The two men, both from Senegal, were reported by other visitors on April 30 for having ignored a “no crossing” sign and climbed onto a part of the wall beyond Watchtower 20, which is still being redeveloped.
In a statement on the official Mutianyu Great Wall WeChat account, the operator said much of the wall in this area is unstable and in need of repair. “From a safety point of view, the Wild Great Wall is steep and the bricks are loose, so if you are not careful, you will get lost or get injured,” the statement said. “It is never suitable for climbing and walking.”
The operator called on visitors to respect and protect the ancient structure, which is a UNESCO World Heritage site.
After learning of the two men’s behavior, it said, the operator “immediately took corresponding measures, using the ticketing system and monitoring system to locate the information of the two tourists and put them on the ‘blacklist,’ restricting their eligibility to purchase tickets.”
According to the state-run Global Times newspaper, this may be the first time foreigners have been added to a tourism ban list, which have been rolled out by many attractions around the country to encourage more “civilized” behavior at scenic sites.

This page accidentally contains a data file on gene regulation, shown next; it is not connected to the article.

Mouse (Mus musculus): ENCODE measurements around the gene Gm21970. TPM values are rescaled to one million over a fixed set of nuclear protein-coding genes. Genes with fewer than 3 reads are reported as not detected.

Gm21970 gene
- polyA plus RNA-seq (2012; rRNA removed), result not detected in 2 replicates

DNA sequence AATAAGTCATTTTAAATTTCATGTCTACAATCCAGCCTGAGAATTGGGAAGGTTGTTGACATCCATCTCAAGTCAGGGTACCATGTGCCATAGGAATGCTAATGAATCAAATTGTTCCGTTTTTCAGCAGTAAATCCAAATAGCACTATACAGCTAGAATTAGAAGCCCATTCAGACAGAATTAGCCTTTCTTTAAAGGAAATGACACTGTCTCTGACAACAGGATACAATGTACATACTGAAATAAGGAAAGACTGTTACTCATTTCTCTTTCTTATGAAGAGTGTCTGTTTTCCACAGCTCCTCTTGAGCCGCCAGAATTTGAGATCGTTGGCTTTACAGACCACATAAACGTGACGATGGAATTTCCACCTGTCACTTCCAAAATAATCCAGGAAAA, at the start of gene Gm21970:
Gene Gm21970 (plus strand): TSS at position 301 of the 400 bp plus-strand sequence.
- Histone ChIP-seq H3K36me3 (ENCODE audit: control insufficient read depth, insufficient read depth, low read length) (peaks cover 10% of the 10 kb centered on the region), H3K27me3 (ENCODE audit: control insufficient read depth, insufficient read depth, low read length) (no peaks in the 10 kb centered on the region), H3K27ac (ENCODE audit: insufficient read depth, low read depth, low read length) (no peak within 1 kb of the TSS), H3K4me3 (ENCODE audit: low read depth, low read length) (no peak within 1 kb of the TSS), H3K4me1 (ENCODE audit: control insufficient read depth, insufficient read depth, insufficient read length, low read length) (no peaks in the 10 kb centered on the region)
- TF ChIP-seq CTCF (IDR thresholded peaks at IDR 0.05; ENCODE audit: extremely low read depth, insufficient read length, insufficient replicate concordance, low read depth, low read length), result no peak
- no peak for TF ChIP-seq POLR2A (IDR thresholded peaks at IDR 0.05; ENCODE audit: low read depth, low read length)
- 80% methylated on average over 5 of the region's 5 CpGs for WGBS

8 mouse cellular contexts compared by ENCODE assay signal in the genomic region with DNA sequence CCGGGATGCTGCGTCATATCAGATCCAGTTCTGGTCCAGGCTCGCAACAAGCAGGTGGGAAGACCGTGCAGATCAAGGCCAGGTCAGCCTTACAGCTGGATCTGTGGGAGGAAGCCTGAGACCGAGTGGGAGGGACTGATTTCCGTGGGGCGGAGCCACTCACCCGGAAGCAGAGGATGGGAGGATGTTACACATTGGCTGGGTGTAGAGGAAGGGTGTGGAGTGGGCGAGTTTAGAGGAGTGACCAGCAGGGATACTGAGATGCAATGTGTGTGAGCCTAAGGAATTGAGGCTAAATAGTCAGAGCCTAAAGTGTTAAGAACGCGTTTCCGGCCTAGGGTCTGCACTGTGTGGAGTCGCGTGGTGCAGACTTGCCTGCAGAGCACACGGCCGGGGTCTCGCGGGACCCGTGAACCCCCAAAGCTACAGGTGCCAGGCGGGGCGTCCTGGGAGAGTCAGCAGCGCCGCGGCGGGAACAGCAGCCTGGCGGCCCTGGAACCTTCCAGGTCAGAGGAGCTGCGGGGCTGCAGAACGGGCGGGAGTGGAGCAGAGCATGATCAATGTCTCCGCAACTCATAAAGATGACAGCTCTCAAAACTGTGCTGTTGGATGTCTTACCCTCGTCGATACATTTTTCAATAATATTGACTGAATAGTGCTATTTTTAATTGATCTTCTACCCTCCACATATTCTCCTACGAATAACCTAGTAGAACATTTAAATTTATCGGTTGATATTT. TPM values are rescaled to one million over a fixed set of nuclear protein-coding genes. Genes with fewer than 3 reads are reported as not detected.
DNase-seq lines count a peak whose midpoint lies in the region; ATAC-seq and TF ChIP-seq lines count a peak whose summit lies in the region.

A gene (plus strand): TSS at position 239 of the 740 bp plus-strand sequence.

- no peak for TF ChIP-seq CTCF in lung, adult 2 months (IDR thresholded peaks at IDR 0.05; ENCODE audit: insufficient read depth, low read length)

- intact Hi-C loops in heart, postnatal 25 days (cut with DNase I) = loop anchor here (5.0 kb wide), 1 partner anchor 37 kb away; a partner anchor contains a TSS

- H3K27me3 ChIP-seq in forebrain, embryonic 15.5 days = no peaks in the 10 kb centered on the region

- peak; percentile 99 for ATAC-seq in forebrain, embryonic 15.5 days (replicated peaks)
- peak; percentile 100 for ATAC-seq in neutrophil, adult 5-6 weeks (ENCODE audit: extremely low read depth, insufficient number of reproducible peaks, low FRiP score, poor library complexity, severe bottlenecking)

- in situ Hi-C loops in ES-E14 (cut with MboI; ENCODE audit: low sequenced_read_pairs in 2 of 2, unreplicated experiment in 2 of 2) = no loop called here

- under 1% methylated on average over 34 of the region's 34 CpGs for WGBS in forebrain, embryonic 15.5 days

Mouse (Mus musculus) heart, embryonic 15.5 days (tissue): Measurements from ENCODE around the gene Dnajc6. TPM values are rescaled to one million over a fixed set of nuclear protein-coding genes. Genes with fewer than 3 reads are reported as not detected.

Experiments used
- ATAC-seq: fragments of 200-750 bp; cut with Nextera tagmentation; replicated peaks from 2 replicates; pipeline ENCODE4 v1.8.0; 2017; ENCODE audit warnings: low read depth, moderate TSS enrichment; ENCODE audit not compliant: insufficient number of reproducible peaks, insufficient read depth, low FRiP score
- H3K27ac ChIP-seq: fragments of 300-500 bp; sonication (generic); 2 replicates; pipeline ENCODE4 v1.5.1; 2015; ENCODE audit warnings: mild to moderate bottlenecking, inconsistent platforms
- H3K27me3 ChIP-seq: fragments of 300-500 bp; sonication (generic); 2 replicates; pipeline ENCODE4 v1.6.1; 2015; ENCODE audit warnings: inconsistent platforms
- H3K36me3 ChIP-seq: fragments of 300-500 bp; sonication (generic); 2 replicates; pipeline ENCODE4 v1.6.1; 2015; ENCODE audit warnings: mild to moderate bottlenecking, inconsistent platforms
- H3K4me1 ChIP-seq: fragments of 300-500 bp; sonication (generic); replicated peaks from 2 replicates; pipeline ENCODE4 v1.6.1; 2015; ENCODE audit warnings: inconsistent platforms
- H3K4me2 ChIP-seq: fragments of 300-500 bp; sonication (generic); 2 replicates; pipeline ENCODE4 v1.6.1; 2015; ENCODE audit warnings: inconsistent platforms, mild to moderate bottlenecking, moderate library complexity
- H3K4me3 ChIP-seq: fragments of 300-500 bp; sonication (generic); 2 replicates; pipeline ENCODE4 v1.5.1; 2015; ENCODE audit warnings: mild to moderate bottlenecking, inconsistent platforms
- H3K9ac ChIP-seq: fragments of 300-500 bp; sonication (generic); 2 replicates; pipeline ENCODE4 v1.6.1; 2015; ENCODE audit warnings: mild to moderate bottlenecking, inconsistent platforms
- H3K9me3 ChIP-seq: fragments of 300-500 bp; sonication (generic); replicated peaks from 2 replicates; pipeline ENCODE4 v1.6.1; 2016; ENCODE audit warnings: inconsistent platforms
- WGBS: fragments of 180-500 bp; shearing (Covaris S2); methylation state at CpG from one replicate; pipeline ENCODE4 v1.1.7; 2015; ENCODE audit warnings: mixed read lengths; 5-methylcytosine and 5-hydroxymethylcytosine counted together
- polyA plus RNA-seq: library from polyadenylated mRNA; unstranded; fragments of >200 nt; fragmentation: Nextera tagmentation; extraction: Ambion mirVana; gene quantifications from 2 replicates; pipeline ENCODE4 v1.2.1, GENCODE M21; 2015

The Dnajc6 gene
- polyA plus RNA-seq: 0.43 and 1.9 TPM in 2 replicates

The paper said that the topic went viral on Weibo, China’s equivalent to Twitter, quoting one user as commenting “whether they are Chinese or foreigners, they should be treated equally if they violate the regulations.”
The Great Wall is one of China’s most popular tourist attractions, drawing more than 10 million visitors a year prior to the pandemic. Even last year, more than 48,000 people visited per day during the country’s Golden Week holiday in October.
Despite the dire warnings about doing so, many people do in fact hike the undeveloped sections of the structure, with Lonely Planet having even released a guide to doing so, published in association with the China National Tourist Office, to the “Great Wall’s most spectacular wild hikes.”
The Mutianyu section of the wall sits about 60 kilometers (37 miles) north of central Beijing, and is one of the most well-preserved and popular sections of the monument to visit, though not as heavily trafficked as Badaling, the closest accessible part of the wall to the Chinese capital.
“It also must be pointed out that many unrestored sections of the Great Wall are not technically open to the public, though rarely policed,” the guide notes. “In fact, wild hiking on the Great Wall is quite common, with local tour companies running guided treks, some of them overnight.”
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